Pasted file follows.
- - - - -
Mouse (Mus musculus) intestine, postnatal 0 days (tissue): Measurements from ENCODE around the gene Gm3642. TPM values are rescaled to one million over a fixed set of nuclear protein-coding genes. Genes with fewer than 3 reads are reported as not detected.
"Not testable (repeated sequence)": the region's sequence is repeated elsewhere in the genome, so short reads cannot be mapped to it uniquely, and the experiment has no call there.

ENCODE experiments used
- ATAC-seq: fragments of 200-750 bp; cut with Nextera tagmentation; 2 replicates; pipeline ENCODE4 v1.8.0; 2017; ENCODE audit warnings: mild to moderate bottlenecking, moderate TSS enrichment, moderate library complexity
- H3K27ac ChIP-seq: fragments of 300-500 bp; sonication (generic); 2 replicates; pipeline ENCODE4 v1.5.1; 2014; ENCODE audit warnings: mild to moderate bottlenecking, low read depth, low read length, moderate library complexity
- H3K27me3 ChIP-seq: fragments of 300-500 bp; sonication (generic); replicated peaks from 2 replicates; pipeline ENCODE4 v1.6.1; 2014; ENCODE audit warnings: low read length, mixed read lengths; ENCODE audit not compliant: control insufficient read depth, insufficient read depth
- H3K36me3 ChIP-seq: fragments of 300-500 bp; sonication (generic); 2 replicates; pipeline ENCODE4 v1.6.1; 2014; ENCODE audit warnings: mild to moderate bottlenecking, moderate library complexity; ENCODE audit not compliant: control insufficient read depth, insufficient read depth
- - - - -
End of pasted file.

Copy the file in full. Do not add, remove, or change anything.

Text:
Mouse (Mus musculus) intestine, postnatal 0 days (tissue): Measurements from ENCODE around the gene Gm3642. TPM values are rescaled to one million over a fixed set of nuclear protein-coding genes. Genes with fewer than 3 reads are reported as not detected.
"Not testable (repeated sequence)": the region's sequence is repeated elsewhere in the genome, so short reads cannot be mapped to it uniquely, and the experiment has no call there.

ENCODE experiments used
- ATAC-seq: fragments of 200-750 bp; cut with Nextera tagmentation; 2 replicates; pipeline ENCODE4 v1.8.0; 2017; ENCODE audit warnings: mild to moderate bottlenecking, moderate TSS enrichment, moderate library complexity
- H3K27ac ChIP-seq: fragments of 300-500 bp; sonication (generic); 2 replicates; pipeline ENCODE4 v1.5.1; 2014; ENCODE audit warnings: mild to moderate bottlenecking, low read depth, low read length, moderate library complexity
- H3K27me3 ChIP-seq: fragments of 300-500 bp; sonication (generic); replicated peaks from 2 replicates; pipeline ENCODE4 v1.6.1; 2014; ENCODE audit warnings: low read length, mixed read lengths; ENCODE audit not compliant: control insufficient read depth, insufficient read depth
- H3K36me3 ChIP-seq: fragments of 300-500 bp; sonication (generic); 2 replicates; pipeline ENCODE4 v1.6.1; 2014; ENCODE audit warnings: mild to moderate bottlenecking, moderate library complexity; ENCODE audit not compliant: control insufficient read depth, insufficient read depth